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Charlie Rangel has some, ahem, nice moves.
Shrugging the weight of his troubles off his shoulders for a few hours, Rep. Charles Rangel basked in the glow of praise from a host of Democratic officials, longtime backers and New York players at a lush 80th birthday bash/fundraiser at The Plaza Hotel that was closely monitored for mood and attendance in the wake of the House ethics case against him.
There was a palpable sense of frustration among some Rangel supporters with some of the pressure on him. Even the normally reserved former mayor of New York City, David Dinkins, flipped the bird to a loud heckler who was shouting "crook" to almost every African-American man who entered the hotel.
But inside, it was a happier mood - even though some guests privately acknowledged that it might be the last pre-campaign birthday fundraiser that Rangel holds. Starting Thursday morning, he'll be pivoting toward his re-election campaign and the Sept. 14 Democratic primary.
The Harlem Democrat was clearly moved — and said as much – by the outpouring. But he was also buoyant as he stood on stage for more than two hours, with wife Alma beside him for much of the event, in the storied hotel's chandelier-appointed and gilded Grand Ballroom.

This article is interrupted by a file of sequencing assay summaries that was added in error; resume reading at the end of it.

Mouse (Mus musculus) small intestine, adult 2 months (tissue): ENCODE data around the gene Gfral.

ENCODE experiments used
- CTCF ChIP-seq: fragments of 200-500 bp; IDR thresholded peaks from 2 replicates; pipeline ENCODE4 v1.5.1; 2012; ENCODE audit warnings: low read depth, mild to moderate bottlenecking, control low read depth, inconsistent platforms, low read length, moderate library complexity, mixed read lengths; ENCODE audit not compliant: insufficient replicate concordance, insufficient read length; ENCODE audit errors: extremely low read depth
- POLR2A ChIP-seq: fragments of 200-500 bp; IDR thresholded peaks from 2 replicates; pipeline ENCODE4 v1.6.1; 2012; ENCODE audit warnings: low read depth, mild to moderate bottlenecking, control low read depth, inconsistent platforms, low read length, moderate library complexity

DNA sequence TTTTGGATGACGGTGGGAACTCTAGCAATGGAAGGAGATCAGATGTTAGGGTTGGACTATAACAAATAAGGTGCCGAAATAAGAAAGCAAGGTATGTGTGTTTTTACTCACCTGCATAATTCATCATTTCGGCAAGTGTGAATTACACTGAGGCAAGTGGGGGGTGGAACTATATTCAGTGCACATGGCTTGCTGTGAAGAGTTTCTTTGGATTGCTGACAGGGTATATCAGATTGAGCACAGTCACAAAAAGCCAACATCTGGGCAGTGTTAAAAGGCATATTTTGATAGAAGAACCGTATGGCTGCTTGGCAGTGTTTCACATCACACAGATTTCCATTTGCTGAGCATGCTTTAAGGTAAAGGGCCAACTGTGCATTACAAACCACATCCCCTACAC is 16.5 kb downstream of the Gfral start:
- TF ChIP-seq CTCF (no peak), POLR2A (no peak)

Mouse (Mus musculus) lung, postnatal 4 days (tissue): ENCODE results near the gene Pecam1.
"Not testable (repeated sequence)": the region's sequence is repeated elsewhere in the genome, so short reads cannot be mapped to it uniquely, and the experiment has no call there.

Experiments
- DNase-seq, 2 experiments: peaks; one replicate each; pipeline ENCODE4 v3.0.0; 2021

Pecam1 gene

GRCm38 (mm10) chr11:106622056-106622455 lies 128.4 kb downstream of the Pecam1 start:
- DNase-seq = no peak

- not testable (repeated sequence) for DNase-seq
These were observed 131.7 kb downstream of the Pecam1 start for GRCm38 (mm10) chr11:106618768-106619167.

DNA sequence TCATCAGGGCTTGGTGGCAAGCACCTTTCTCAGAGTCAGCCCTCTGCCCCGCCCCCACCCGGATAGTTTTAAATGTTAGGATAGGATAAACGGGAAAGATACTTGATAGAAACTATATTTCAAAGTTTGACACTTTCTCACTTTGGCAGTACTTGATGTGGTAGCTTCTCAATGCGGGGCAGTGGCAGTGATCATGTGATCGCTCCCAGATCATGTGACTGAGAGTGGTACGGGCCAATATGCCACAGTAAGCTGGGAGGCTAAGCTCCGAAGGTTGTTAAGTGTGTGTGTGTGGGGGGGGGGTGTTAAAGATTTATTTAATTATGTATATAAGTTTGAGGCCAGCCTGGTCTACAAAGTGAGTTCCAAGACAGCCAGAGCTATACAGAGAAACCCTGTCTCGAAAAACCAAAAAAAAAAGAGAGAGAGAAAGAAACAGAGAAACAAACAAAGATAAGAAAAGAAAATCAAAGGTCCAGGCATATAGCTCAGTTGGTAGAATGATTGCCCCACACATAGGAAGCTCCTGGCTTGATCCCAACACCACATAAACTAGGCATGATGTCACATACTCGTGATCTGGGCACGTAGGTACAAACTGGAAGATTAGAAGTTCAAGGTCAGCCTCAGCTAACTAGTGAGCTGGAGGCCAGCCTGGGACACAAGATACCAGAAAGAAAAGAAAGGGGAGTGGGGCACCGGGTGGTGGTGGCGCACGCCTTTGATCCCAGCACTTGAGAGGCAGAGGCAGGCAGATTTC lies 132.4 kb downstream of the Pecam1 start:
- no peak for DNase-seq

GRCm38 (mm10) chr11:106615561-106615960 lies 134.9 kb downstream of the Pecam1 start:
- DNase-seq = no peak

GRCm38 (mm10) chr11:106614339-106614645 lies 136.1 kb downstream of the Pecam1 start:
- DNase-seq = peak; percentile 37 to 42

"I've been to a lot of funerals but this damn sure ain't no funeral!" quipped the embattled congressman into a microphone. He ended the night dancing solo on stage to raucous applause from the remaining guests.
"This has been a real moving experience for me that I will never, never forget," he told the crowd, "and you being here over the many, many years has given me the strength to do what has not been convenient, but to do what we know is right. We're gonna win this one....Please, remember me in your prayers, because we know it really works."
Then, he asked, "Is the bar still open?" before people began chants of "Si Se Puede!", Spanish for "Yes we can," the famous Obama campaign mantra.
Rangel's campaign said it had sold out the event’s roughly 800 tickets (though slightly fewer than that attended). Guests munched on buffet-style meals of beef, seasoned vegetables and risotto (there was also a Kosher table). Rangel blew out candles on a massive birthday cake.